Typically, experts branch hydroponic culture into at least five categories: passive, flood and drain, drip, deep water, and NFT. Some people prefer the terms ebb and flow rather than flood and drain and sprinkler to the term drip. Each system has advantages and disadvantages, and when choosing the best system, a grower needs to consider all the factors. Whichever one a person chooses, he or she should monitor the temperatures of the plant and its roots, the solution's pH levels and nutrient levels, and any pest or disease infestation. Choosing the best hydroponic culture is important because the systems are expensive to establish and maintain.
Hydroponic culture is a soil-less gardening technique that supplies the plant's roots with a pre-mixed solution of nutrients. To choose the best hydroponic culture, a person needs to consider several factors, such as the type of plants to be grown. Many orchid growers use hydroponics because it imitates orchids' native environment. Choosing a hydroponic system also depends on a person's expertise because some are tricky to master.
The easiest system for beginners is the passive technique. Some people refer to it as a self-watering pot because no mechanical system administers the solution to the plant's roots. Growers raise the plants in a nutrient-drenched medium, such as sand or aggregate. Frequently, the plants become root-bound and oxygen-starved; therefore this technique yields the lowest production rate.
Another popular system is the flood and drain technique. In this system, the grower raises the plants in a medium on a special table that he or she floods with solution. The plants absorb as many nutrients as possible, and then the excess drains into a reservoir or waste container. Several factors, such as expense and the grower's expertise, determine if this is the best hydroponic culture for the grower. Some mediums, such as rock wool or mineral wool, are expensive.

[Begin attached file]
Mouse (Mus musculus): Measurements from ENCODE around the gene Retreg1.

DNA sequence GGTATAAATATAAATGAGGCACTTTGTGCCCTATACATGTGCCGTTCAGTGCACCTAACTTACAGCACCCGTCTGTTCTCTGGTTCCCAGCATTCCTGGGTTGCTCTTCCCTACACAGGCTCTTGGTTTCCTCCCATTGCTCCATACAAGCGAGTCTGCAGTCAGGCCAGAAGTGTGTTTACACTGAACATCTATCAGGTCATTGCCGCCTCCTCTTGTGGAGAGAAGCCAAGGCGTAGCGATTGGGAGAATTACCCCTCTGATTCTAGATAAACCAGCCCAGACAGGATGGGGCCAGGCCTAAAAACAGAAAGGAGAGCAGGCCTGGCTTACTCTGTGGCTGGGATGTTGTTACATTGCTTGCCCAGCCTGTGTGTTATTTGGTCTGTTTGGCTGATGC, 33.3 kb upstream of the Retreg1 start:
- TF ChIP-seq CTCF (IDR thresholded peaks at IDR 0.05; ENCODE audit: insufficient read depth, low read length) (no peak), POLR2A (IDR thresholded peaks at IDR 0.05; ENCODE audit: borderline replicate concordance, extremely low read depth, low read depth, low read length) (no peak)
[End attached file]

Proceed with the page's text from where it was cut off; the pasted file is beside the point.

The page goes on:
The deep-water technique is a hydroponic culture technique that beginners may consider. In this technique, a tray filled with a growing medium sits on top of a solution-filled reservoir. A pump forces air through air stones to oxygenate the solution, but the deep-water technique does not use a pump to recirculate the solution. One of the drawbacks of this hydroponic culture technique is that it requires a lot of space.
The drip or sprinkler system also requires a circulation pump. The solution constantly flows over the roots, and, in some systems, the sprinklers mist the leaves to deliver more nutrients to the plants. Some of the disadvantages of this system include clogged nozzles, leaky hoses, and salt buildup in the irrigation system. System failure quickly dehydrates the plants because the roots are openly exposed. Generally, experts do not recommend this system to beginners, but the yield is higher.
The NFT system is the most productive but the most complex. The grower does not use a medium to anchor the plants or to hold the solution in place. He or she places the plants in a collar in a sloped, open gutter or a closed pipe, letting the roots flow freely in the gutter or pipe. Solution continuously flows over the roots. A grower must be diligent in keeping the pump running, or the plant roots will dehydrate and die.